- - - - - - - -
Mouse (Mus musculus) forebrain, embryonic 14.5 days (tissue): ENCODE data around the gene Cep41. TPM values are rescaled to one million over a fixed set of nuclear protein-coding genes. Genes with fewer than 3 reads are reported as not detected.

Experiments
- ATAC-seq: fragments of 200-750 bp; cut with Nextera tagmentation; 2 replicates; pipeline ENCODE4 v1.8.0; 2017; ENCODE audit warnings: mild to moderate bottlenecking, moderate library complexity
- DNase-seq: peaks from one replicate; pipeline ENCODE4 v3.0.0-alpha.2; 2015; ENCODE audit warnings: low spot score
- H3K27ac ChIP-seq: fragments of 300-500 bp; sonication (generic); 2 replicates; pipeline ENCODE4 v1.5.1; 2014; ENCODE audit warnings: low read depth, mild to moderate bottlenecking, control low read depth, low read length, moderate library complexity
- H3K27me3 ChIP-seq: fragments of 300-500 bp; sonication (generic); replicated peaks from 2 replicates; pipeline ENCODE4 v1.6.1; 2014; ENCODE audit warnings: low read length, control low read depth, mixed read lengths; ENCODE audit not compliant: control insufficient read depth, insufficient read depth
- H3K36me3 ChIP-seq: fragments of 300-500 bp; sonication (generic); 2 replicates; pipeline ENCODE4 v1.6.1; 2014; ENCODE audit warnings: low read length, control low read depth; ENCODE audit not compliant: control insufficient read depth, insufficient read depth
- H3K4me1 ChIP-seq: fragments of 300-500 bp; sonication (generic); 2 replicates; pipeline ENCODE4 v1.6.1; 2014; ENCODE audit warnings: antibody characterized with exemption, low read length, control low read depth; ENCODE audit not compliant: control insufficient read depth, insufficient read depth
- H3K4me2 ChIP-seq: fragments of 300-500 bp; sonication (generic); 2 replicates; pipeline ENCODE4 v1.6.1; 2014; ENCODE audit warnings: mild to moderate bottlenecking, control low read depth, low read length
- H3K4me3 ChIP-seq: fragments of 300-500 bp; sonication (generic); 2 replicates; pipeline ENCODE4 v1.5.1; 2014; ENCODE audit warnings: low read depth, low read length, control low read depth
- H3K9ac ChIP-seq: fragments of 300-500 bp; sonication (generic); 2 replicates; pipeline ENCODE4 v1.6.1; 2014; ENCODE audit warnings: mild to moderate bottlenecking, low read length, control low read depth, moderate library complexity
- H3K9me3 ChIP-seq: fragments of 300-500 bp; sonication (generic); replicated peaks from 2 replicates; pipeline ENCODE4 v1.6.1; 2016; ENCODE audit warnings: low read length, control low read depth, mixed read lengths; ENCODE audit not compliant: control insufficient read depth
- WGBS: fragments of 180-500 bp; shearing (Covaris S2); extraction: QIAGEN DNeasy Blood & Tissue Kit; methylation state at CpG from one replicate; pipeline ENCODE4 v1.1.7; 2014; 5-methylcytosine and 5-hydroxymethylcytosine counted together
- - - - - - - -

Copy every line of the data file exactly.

Mouse (Mus musculus) forebrain, embryonic 14.5 days (tissue): ENCODE data around the gene Cep41. TPM values are rescaled to one million over a fixed set of nuclear protein-coding genes. Genes with fewer than 3 reads are reported as not detected.

Experiments
- ATAC-seq: fragments of 200-750 bp; cut with Nextera tagmentation; 2 replicates; pipeline ENCODE4 v1.8.0; 2017; ENCODE audit warnings: mild to moderate bottlenecking, moderate library complexity
- DNase-seq: peaks from one replicate; pipeline ENCODE4 v3.0.0-alpha.2; 2015; ENCODE audit warnings: low spot score
- H3K27ac ChIP-seq: fragments of 300-500 bp; sonication (generic); 2 replicates; pipeline ENCODE4 v1.5.1; 2014; ENCODE audit warnings: low read depth, mild to moderate bottlenecking, control low read depth, low read length, moderate library complexity
- H3K27me3 ChIP-seq: fragments of 300-500 bp; sonication (generic); replicated peaks from 2 replicates; pipeline ENCODE4 v1.6.1; 2014; ENCODE audit warnings: low read length, control low read depth, mixed read lengths; ENCODE audit not compliant: control insufficient read depth, insufficient read depth
- H3K36me3 ChIP-seq: fragments of 300-500 bp; sonication (generic); 2 replicates; pipeline ENCODE4 v1.6.1; 2014; ENCODE audit warnings: low read length, control low read depth; ENCODE audit not compliant: control insufficient read depth, insufficient read depth
- H3K4me1 ChIP-seq: fragments of 300-500 bp; sonication (generic); 2 replicates; pipeline ENCODE4 v1.6.1; 2014; ENCODE audit warnings: antibody characterized with exemption, low read length, control low read depth; ENCODE audit not compliant: control insufficient read depth, insufficient read depth
- H3K4me2 ChIP-seq: fragments of 300-500 bp; sonication (generic); 2 replicates; pipeline ENCODE4 v1.6.1; 2014; ENCODE audit warnings: mild to moderate bottlenecking, control low read depth, low read length
- H3K4me3 ChIP-seq: fragments of 300-500 bp; sonication (generic); 2 replicates; pipeline ENCODE4 v1.5.1; 2014; ENCODE audit warnings: low read depth, low read length, control low read depth
- H3K9ac ChIP-seq: fragments of 300-500 bp; sonication (generic); 2 replicates; pipeline ENCODE4 v1.6.1; 2014; ENCODE audit warnings: mild to moderate bottlenecking, low read length, control low read depth, moderate library complexity
- H3K9me3 ChIP-seq: fragments of 300-500 bp; sonication (generic); replicated peaks from 2 replicates; pipeline ENCODE4 v1.6.1; 2016; ENCODE audit warnings: low read length, control low read depth, mixed read lengths; ENCODE audit not compliant: control insufficient read depth
- WGBS: fragments of 180-500 bp; shearing (Covaris S2); extraction: QIAGEN DNeasy Blood & Tissue Kit; methylation state at CpG from one replicate; pipeline ENCODE4 v1.1.7; 2014; 5-methylcytosine and 5-hydroxymethylcytosine counted together